The main role of the site will be to develop a new generation of hybrid and electric vehicles targeted primarily at the Chinese market, however the technologies will also filter across to more markets. Speaking at the groundbreaking ceremony, GM’s Asia-Pacific chief Nick Reilly confirmed that engineers in China will “develop things for GM worldwide.”
Reilly also revealed that the center, which is expected to employ up to 1,500 scientists, will also develop lightweight materials and more efficient manufacturing processes, reports the Associated Press.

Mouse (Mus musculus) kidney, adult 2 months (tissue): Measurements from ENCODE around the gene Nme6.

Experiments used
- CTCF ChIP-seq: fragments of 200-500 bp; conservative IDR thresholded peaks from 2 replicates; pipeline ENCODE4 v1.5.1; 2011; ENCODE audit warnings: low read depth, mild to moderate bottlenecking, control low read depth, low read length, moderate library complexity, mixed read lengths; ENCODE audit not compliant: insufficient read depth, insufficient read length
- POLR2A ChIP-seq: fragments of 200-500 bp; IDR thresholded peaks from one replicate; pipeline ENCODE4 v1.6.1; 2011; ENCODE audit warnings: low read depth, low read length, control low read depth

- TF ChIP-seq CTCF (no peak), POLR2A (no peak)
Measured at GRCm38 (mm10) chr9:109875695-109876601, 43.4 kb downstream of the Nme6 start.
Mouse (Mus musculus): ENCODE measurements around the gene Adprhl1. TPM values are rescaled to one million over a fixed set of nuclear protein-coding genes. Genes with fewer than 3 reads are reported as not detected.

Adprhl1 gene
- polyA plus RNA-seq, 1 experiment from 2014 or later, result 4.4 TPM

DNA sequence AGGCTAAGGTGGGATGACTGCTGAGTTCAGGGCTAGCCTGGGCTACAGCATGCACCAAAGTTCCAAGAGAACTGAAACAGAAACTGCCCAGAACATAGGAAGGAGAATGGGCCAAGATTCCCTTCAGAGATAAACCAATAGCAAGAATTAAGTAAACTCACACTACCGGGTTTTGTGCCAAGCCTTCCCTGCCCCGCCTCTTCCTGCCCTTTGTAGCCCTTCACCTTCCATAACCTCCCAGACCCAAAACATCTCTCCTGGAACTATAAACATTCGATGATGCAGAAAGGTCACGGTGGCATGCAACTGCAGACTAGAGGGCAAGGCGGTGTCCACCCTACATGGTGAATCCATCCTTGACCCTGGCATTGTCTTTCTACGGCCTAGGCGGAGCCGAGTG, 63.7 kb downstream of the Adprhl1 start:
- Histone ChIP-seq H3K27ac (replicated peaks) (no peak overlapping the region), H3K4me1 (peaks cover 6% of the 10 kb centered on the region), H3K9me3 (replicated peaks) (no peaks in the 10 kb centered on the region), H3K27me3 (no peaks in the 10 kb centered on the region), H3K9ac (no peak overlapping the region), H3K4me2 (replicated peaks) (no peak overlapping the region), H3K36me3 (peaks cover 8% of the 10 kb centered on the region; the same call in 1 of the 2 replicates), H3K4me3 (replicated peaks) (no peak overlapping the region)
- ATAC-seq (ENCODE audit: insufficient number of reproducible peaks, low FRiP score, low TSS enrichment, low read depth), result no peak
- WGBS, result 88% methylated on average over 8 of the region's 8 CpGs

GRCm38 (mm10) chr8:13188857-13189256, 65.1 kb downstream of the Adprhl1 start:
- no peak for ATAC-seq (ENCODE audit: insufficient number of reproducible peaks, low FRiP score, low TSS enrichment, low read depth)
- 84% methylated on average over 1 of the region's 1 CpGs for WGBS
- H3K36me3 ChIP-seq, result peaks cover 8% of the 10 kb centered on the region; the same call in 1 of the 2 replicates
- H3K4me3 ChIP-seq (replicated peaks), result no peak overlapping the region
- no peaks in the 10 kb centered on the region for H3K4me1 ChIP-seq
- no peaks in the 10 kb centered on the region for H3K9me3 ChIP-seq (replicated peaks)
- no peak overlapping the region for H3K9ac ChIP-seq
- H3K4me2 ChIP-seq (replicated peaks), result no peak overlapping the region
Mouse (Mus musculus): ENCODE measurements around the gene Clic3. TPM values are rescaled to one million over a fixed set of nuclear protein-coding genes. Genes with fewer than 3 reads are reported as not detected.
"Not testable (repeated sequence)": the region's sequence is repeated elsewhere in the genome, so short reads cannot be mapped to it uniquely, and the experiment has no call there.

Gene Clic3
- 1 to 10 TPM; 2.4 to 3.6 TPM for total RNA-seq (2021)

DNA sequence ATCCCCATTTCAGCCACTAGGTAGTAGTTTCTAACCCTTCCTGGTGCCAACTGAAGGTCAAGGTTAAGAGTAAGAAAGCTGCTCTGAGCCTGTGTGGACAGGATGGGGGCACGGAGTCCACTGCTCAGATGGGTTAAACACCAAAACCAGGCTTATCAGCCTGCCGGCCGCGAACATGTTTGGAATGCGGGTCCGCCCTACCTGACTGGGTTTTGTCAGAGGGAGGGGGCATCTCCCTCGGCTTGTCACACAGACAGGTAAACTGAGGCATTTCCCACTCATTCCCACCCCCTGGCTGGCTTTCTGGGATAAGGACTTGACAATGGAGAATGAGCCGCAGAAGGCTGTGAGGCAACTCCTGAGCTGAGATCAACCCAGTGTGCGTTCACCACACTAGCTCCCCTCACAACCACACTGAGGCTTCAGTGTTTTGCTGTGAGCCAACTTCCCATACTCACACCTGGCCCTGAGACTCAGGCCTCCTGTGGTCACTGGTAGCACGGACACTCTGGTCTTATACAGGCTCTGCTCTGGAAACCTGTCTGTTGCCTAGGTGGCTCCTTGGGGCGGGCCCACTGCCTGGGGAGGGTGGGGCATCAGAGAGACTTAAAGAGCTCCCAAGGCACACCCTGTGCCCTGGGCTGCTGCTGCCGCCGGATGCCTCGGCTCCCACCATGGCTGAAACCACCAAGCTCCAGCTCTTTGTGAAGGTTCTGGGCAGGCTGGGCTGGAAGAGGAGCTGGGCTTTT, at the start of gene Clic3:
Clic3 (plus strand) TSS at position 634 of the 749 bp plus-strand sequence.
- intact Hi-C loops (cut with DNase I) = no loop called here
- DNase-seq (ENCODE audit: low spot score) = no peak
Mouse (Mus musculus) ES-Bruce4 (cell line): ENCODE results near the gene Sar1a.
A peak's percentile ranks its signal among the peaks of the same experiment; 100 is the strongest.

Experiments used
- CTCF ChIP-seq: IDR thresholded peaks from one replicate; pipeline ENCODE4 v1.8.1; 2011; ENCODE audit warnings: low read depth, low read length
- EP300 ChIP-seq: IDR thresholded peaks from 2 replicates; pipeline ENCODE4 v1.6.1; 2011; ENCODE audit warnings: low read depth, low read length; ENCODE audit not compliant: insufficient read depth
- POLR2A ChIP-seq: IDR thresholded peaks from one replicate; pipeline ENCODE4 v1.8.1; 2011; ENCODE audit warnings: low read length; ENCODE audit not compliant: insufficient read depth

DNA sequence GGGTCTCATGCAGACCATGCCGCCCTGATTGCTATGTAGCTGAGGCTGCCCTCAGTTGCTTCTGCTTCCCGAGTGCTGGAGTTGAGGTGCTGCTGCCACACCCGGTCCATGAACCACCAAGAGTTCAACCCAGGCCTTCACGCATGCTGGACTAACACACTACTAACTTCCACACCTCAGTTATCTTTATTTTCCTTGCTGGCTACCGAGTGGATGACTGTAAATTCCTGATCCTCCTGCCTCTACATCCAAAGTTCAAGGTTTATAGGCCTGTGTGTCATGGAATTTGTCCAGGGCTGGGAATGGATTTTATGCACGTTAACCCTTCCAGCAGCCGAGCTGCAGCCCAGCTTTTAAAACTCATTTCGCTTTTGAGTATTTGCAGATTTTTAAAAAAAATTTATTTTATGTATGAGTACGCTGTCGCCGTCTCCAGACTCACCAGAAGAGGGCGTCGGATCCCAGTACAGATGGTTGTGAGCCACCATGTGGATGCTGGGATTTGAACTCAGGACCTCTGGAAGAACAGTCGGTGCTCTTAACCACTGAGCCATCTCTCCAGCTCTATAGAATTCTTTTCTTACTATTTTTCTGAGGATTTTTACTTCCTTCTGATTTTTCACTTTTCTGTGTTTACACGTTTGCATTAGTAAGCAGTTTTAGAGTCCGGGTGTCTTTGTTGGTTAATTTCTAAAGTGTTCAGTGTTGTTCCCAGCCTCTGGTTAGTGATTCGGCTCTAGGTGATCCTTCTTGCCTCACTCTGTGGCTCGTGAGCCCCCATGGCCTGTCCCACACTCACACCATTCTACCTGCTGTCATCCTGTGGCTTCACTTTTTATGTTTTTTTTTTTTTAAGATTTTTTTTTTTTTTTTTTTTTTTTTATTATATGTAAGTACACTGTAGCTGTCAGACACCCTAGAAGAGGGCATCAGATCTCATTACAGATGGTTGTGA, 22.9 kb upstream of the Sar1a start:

GM already sells a number of hybrid models in China including the Buick LaCrosse Hybrid, which went on sale earlier this year. The carmaker has also developed a number of concepts there, including the Riviera (pictured) and more recent Invicta.
China will play a much more crucial role in the next century for GM, with sales in the country already higher than any other single market except the U.S. However, Reilly is predicting that China will become the world's biggest car market within four to six years on the back of continuous annual growth levels of between 10 and 15%.